Thursday, January 22, 2009

So far rural counties have fared better in recession

The period of December 2007 through November of 2008 saw 1.26 million U.S. jobs lost, but data show nearly 99 percent were in urban and exurban counties, report Tim Murphy and Bill Bishop of the Daily Yonder. "The total number of employed workers in rural counties fell by only 14,868 during this time," "That accounts for only about 1 percent of the nation's total decline in employment." (Yonder chart)

Nevertheless, unemployment in rural counties is still slightly higher than in urban areas. In November rural unemployment stood at 6.8 percent. Urban unemployment was 6.4 percent.

There was a good deal of disparity in rural job loss from region to region and state to state. "Job growth was particularly strong in the rural Great Plains, write Murphy and Bishop. "Iowa, Minnesota, Nebraska, North Dakota, South Dakota, Wisconsin, Kansas, Oklahoma and Texas all showed strong employment gains during the first 11 months of the recession." The rural South had the greatest concentration of job loss.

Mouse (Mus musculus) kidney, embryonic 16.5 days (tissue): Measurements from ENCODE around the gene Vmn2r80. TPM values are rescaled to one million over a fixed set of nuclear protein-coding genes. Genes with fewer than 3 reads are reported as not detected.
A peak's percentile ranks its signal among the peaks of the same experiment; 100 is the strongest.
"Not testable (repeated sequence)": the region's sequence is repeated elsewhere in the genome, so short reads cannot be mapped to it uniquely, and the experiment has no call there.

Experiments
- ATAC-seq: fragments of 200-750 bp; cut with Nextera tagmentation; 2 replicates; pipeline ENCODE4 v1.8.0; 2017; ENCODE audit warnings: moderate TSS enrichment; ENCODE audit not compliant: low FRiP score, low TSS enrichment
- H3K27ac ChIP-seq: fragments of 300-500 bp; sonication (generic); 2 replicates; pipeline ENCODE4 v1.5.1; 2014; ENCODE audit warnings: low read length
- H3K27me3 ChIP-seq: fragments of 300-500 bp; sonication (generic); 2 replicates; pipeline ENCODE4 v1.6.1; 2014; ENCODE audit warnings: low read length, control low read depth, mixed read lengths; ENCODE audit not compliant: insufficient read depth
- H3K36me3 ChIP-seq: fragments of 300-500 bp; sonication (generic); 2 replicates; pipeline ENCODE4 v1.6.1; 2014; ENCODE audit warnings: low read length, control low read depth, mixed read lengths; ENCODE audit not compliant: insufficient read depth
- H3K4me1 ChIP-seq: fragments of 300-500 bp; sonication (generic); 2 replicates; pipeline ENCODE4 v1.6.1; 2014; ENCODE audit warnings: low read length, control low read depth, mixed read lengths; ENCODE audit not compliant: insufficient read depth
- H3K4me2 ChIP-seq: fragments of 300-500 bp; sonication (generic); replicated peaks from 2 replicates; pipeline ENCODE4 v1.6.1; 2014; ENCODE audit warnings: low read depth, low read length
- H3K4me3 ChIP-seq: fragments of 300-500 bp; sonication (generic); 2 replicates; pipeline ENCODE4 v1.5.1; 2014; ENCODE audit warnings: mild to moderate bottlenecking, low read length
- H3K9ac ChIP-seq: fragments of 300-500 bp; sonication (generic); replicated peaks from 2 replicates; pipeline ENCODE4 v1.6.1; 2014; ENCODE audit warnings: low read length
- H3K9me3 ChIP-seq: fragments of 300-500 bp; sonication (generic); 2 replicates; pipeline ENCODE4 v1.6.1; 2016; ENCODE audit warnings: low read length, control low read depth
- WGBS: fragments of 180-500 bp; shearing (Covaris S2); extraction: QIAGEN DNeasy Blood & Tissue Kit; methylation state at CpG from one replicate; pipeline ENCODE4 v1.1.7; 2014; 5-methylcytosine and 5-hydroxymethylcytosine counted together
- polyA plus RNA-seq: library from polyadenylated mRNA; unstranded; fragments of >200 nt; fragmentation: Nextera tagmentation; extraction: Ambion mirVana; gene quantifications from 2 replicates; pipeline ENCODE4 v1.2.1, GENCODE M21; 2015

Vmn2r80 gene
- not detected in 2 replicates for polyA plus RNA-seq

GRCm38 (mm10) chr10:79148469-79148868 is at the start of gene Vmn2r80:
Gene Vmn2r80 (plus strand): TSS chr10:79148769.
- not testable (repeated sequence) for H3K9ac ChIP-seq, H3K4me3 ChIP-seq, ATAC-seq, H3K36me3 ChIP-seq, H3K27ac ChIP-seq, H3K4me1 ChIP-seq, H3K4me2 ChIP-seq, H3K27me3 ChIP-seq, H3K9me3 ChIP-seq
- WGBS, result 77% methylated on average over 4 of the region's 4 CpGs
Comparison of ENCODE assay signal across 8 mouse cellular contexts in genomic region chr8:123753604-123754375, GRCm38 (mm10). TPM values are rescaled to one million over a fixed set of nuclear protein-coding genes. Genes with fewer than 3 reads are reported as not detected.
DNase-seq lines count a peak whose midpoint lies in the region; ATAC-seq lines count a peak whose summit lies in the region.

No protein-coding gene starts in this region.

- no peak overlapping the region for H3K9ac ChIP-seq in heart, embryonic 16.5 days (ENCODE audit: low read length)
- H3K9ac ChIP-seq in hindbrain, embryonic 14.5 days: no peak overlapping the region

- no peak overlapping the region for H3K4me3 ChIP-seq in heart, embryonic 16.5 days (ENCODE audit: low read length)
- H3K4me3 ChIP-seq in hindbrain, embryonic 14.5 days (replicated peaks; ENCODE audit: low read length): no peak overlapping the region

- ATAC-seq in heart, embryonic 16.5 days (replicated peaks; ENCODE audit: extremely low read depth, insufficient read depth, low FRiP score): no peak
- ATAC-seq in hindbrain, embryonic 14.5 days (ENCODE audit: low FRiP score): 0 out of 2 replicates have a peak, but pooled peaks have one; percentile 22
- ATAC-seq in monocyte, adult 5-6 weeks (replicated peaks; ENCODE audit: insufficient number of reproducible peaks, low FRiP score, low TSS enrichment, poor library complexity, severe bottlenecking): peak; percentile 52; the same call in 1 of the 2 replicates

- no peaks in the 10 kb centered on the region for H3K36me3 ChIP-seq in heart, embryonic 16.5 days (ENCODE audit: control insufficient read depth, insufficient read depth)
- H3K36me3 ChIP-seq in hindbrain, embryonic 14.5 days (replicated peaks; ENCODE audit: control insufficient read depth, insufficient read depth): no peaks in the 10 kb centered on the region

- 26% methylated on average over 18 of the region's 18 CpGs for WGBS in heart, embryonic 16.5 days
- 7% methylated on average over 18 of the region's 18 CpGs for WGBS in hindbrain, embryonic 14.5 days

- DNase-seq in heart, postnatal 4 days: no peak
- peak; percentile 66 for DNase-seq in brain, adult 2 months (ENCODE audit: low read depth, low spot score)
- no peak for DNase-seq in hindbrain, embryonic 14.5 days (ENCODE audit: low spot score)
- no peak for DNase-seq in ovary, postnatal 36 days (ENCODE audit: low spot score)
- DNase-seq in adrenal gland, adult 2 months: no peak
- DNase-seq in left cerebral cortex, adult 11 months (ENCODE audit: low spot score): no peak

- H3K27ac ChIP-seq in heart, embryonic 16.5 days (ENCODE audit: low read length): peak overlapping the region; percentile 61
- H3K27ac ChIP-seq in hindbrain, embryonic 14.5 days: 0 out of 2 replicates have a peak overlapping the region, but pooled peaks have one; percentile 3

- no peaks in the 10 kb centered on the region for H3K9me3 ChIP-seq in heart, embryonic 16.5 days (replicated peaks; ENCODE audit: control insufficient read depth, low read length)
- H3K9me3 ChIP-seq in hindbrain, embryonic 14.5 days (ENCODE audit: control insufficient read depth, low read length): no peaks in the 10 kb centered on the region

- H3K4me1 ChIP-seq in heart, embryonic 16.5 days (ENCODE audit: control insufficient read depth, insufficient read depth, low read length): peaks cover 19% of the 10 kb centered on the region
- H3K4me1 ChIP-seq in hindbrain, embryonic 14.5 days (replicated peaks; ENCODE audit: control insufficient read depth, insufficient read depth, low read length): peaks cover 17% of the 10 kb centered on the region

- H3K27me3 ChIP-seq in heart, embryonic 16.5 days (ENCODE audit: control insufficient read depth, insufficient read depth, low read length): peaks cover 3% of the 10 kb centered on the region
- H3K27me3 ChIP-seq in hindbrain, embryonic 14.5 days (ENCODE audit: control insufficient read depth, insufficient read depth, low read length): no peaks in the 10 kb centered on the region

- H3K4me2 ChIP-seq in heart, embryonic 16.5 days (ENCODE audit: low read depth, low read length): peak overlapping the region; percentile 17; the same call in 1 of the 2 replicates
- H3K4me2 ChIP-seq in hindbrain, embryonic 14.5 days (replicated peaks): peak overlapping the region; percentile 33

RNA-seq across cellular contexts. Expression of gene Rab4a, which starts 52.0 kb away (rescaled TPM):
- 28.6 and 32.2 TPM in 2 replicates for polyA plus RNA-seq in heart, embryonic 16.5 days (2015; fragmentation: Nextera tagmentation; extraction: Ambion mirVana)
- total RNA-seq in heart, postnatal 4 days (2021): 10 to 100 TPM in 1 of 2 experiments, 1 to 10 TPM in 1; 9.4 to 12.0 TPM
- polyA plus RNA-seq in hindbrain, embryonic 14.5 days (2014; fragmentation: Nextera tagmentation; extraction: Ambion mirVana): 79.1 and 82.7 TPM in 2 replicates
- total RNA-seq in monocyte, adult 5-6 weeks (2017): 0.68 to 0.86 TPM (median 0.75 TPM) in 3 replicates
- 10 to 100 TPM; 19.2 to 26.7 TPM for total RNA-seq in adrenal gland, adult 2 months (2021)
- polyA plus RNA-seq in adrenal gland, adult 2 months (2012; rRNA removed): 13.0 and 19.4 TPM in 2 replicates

Rural America has been somewhat insulated from the recession. "Rural economies were bolstered in 2008 by high prices for grains, rising land prices, strong equipment sales, new exploration for oil and gas and large investments in renewable energy, such as wind turbines and ethanol," Murphy and Bishop note, adding that there are signs this trend is ending. While rural housing prices have not suffered and rural banks continue to make loans, "The decline in energy and agriculture is already affecting portions of rural America." (Read more)

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